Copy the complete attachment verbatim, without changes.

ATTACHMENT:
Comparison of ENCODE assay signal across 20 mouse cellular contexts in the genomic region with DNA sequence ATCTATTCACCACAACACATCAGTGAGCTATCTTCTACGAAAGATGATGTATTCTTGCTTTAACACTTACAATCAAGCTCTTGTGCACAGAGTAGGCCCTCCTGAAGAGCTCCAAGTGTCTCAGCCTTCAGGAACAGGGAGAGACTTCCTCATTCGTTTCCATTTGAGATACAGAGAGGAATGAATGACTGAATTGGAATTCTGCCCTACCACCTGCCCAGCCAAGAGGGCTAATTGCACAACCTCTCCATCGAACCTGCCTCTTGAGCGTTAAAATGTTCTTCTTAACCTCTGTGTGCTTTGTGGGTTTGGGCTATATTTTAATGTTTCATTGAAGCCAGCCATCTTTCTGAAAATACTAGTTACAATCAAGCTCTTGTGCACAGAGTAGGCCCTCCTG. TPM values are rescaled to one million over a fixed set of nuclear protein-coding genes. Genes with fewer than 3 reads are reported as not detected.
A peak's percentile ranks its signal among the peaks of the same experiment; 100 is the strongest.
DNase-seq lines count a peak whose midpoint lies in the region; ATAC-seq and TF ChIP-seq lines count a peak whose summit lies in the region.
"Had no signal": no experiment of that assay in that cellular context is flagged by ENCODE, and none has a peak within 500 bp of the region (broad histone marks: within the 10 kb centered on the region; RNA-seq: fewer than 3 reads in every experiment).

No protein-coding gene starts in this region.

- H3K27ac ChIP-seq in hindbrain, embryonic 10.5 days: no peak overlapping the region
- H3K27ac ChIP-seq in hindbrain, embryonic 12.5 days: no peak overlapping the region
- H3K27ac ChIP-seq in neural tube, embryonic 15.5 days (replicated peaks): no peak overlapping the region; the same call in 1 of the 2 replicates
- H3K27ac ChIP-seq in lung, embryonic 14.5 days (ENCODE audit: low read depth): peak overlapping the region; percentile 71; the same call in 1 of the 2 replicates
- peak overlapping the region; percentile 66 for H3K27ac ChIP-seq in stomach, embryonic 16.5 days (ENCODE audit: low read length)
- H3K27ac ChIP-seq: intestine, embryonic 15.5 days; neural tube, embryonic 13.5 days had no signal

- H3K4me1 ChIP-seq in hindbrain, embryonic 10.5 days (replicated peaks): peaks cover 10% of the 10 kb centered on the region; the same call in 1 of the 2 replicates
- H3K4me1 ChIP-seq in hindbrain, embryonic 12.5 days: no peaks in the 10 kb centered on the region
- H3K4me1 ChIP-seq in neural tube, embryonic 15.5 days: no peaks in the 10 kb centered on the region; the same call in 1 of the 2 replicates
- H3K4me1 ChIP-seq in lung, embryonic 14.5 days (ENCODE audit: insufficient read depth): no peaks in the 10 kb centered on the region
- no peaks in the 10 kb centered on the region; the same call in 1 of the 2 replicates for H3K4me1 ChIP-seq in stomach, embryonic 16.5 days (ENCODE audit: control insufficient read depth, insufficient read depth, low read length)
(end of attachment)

Comparison of ENCODE assay signal across 20 mouse cellular contexts in the genomic region with DNA sequence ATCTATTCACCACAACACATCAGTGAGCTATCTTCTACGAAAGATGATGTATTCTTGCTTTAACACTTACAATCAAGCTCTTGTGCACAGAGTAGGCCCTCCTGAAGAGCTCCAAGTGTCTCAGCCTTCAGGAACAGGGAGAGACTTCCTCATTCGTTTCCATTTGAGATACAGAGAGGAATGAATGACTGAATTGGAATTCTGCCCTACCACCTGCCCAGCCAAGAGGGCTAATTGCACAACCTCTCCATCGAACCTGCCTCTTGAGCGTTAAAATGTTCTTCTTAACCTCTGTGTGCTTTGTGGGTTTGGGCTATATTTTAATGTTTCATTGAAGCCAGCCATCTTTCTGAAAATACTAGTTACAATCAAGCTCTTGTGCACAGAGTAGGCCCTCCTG. TPM values are rescaled to one million over a fixed set of nuclear protein-coding genes. Genes with fewer than 3 reads are reported as not detected.
A peak's percentile ranks its signal among the peaks of the same experiment; 100 is the strongest.
DNase-seq lines count a peak whose midpoint lies in the region; ATAC-seq and TF ChIP-seq lines count a peak whose summit lies in the region.
"Had no signal": no experiment of that assay in that cellular context is flagged by ENCODE, and none has a peak within 500 bp of the region (broad histone marks: within the 10 kb centered on the region; RNA-seq: fewer than 3 reads in every experiment).

No protein-coding gene starts in this region.

- H3K27ac ChIP-seq in hindbrain, embryonic 10.5 days: no peak overlapping the region
- H3K27ac ChIP-seq in hindbrain, embryonic 12.5 days: no peak overlapping the region
- H3K27ac ChIP-seq in neural tube, embryonic 15.5 days (replicated peaks): no peak overlapping the region; the same call in 1 of the 2 replicates
- H3K27ac ChIP-seq in lung, embryonic 14.5 days (ENCODE audit: low read depth): peak overlapping the region; percentile 71; the same call in 1 of the 2 replicates
- peak overlapping the region; percentile 66 for H3K27ac ChIP-seq in stomach, embryonic 16.5 days (ENCODE audit: low read length)
- H3K27ac ChIP-seq: intestine, embryonic 15.5 days; neural tube, embryonic 13.5 days had no signal

- H3K4me1 ChIP-seq in hindbrain, embryonic 10.5 days (replicated peaks): peaks cover 10% of the 10 kb centered on the region; the same call in 1 of the 2 replicates
- H3K4me1 ChIP-seq in hindbrain, embryonic 12.5 days: no peaks in the 10 kb centered on the region
- H3K4me1 ChIP-seq in neural tube, embryonic 15.5 days: no peaks in the 10 kb centered on the region; the same call in 1 of the 2 replicates
- H3K4me1 ChIP-seq in lung, embryonic 14.5 days (ENCODE audit: insufficient read depth): no peaks in the 10 kb centered on the region
- no peaks in the 10 kb centered on the region; the same call in 1 of the 2 replicates for H3K4me1 ChIP-seq in stomach, embryonic 16.5 days (ENCODE audit: control insufficient read depth, insufficient read depth, low read length)